Auditory disturbance as a prodrome of anterior inferior cerebellar artery infarction

H Lee, Y-W Cho
Journal of Neurology, Neurosurgery, and Psychiatry 2003, 74 (12): 1644-8

OBJECTIVES: To investigate the clinical and radiological features of patients presenting with an acute auditory syndrome as a prodromal symptom of anterior inferior cerebellar artery (AICA) infarction.

METHODS: 16 consecutive cases of AICA infarction diagnosed by brain magnetic resonance imaging completed a standardised audiovestibular questionnaire and underwent a neuro-otological evaluation by an experienced neuro-otologist.

RESULTS: Five patients (31%) had an acute auditory syndrome as a prodrome of AICA infarction one to 10 days before onset of other brain stem or cerebellar symptoms. Two types of acute auditory syndrome were found: recurrent transient hearing loss with or without tinnitus (n = 3), and a single episode of prolonged hearing loss with or without tinnitus (n = 2). The episodic symptoms were brief, lasting only minutes. The tinnitus preceding the infarction was identical to the tinnitus experienced at the time of infarction. At the time of infarction, all patients developed hearing loss, tinnitus, vertigo, and ipsilateral hemiataxia. The most commonly affected site was the middle cerebellar peduncle (n = 5). Four of the five patients had incomplete hearing loss and all had absence of vestibular function to caloric stimulation on the affected side.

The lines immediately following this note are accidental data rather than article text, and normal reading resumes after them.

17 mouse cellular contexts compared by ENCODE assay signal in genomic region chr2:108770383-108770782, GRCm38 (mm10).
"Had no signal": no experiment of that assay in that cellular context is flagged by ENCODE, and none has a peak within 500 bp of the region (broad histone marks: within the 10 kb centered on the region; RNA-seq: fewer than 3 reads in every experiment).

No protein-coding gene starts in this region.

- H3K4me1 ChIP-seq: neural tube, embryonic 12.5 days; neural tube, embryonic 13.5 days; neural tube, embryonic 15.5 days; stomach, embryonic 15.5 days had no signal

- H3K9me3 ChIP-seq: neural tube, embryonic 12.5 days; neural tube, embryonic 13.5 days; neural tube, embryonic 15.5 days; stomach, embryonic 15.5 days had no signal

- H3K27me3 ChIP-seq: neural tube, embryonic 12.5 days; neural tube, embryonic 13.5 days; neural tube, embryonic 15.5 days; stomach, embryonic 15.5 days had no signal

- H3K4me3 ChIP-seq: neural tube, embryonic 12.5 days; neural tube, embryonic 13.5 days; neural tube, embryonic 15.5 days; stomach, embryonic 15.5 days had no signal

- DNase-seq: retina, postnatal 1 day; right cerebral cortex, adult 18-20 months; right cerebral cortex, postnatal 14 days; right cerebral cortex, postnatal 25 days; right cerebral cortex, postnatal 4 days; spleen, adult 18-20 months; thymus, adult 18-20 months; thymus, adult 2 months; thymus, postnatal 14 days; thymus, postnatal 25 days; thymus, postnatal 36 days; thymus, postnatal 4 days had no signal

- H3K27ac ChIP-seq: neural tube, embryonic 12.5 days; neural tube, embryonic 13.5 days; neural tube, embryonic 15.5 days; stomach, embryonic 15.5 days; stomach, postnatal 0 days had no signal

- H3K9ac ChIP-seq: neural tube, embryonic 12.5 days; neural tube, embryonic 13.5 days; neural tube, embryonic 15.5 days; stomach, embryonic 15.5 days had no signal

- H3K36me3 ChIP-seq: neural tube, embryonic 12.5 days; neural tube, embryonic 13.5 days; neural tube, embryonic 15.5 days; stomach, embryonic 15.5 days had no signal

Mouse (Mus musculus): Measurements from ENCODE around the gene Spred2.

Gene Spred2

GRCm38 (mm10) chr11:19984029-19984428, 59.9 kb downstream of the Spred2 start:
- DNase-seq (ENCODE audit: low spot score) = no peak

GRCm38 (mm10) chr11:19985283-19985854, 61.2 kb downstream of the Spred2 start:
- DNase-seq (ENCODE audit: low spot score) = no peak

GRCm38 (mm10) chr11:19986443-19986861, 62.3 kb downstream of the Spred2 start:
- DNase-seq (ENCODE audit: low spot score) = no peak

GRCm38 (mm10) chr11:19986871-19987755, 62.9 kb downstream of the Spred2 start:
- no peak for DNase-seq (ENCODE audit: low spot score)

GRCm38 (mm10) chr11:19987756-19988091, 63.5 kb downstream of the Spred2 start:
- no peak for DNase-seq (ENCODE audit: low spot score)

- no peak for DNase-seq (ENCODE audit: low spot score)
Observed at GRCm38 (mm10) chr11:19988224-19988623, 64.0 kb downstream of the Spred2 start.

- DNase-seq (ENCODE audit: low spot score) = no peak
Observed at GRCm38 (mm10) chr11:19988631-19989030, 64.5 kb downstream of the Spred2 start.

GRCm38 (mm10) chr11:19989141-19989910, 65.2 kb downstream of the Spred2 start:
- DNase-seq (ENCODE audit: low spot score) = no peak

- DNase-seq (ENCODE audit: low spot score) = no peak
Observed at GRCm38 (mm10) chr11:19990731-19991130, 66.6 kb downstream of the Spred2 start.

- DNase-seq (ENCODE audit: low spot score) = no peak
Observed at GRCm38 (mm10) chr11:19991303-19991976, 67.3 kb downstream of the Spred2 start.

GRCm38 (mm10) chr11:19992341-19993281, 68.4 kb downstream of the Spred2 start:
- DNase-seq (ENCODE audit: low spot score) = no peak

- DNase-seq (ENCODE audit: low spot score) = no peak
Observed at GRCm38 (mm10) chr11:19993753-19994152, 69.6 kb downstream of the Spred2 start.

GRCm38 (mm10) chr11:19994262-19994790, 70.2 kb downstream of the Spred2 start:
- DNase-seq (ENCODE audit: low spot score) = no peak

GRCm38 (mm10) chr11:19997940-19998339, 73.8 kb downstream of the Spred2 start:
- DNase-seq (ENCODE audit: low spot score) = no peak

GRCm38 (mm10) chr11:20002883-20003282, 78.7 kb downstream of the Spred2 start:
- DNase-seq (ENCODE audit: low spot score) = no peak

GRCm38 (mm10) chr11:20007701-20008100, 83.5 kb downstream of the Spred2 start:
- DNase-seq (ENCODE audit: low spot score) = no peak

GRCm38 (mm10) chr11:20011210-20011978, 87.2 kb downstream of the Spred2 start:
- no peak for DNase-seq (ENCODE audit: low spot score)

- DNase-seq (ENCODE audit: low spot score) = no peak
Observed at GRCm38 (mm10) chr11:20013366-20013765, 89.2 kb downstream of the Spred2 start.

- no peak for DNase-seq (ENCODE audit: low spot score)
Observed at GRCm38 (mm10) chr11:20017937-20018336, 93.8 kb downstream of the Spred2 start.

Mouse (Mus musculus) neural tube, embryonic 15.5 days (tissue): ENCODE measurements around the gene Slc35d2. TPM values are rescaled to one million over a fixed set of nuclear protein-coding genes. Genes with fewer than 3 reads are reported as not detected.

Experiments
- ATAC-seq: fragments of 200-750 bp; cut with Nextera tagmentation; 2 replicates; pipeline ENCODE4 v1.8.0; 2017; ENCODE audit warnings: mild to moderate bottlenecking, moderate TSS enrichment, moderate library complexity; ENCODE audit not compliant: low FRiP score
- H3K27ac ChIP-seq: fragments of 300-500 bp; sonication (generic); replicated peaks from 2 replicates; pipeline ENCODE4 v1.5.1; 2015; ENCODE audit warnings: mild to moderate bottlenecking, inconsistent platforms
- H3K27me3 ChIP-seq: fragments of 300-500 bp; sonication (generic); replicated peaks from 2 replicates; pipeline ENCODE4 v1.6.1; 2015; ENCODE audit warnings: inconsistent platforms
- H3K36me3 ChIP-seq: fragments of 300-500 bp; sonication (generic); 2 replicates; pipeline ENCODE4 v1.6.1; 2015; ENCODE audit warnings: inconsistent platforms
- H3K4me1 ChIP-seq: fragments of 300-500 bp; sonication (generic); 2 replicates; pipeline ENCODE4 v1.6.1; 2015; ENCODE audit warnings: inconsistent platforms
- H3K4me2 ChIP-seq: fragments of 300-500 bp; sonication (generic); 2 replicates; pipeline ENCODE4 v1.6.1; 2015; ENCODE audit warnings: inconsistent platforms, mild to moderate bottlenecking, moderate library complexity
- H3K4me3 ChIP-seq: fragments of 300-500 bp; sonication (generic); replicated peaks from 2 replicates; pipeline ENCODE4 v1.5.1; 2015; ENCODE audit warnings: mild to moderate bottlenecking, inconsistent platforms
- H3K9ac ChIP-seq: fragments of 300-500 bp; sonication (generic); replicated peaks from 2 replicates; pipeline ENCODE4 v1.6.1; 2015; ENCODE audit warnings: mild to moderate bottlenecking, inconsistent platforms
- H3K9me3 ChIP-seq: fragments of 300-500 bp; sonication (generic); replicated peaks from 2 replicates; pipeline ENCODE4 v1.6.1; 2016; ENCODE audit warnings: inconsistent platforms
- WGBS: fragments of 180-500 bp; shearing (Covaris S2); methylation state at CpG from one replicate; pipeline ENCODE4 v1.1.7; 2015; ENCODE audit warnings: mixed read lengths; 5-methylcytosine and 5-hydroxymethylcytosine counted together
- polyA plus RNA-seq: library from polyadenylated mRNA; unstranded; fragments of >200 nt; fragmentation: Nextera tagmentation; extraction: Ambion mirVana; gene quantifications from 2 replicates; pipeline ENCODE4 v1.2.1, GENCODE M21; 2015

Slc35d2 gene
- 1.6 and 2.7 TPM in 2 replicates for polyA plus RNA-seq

CONCLUSIONS: Acute auditory syndrome may be a warning sign of impending pontocerebellar infarction in the distribution of the AICA. The acute auditory syndrome preceding an AICA infarct may result from ischaemia of the inner ear or the vestibulocochlear nerve.

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